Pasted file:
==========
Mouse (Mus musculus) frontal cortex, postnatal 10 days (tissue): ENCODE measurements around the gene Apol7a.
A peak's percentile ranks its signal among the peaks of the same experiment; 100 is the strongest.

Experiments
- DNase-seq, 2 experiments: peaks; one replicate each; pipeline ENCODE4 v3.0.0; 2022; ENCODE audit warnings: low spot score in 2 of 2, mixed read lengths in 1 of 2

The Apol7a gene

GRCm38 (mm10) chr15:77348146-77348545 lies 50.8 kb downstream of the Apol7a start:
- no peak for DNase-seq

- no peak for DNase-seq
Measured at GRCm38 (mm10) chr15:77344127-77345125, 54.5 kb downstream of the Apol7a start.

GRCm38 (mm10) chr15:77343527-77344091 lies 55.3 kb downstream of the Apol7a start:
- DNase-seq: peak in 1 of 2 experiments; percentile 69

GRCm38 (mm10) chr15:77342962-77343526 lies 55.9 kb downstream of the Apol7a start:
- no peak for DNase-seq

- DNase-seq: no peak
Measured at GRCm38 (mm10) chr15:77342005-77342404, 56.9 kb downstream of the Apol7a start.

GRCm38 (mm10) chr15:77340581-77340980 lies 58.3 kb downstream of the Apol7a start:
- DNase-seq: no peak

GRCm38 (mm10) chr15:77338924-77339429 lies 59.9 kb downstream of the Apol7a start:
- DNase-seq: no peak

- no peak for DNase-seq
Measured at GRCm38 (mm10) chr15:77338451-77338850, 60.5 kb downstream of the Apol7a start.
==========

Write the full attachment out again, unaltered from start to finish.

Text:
Mouse (Mus musculus) frontal cortex, postnatal 10 days (tissue): ENCODE measurements around the gene Apol7a.
A peak's percentile ranks its signal among the peaks of the same experiment; 100 is the strongest.

Experiments
- DNase-seq, 2 experiments: peaks; one replicate each; pipeline ENCODE4 v3.0.0; 2022; ENCODE audit warnings: low spot score in 2 of 2, mixed read lengths in 1 of 2

The Apol7a gene

GRCm38 (mm10) chr15:77348146-77348545 lies 50.8 kb downstream of the Apol7a start:
- no peak for DNase-seq

- no peak for DNase-seq
Measured at GRCm38 (mm10) chr15:77344127-77345125, 54.5 kb downstream of the Apol7a start.

GRCm38 (mm10) chr15:77343527-77344091 lies 55.3 kb downstream of the Apol7a start:
- DNase-seq: peak in 1 of 2 experiments; percentile 69

GRCm38 (mm10) chr15:77342962-77343526 lies 55.9 kb downstream of the Apol7a start:
- no peak for DNase-seq

- DNase-seq: no peak
Measured at GRCm38 (mm10) chr15:77342005-77342404, 56.9 kb downstream of the Apol7a start.

GRCm38 (mm10) chr15:77340581-77340980 lies 58.3 kb downstream of the Apol7a start:
- DNase-seq: no peak

GRCm38 (mm10) chr15:77338924-77339429 lies 59.9 kb downstream of the Apol7a start:
- DNase-seq: no peak

- no peak for DNase-seq
Measured at GRCm38 (mm10) chr15:77338451-77338850, 60.5 kb downstream of the Apol7a start.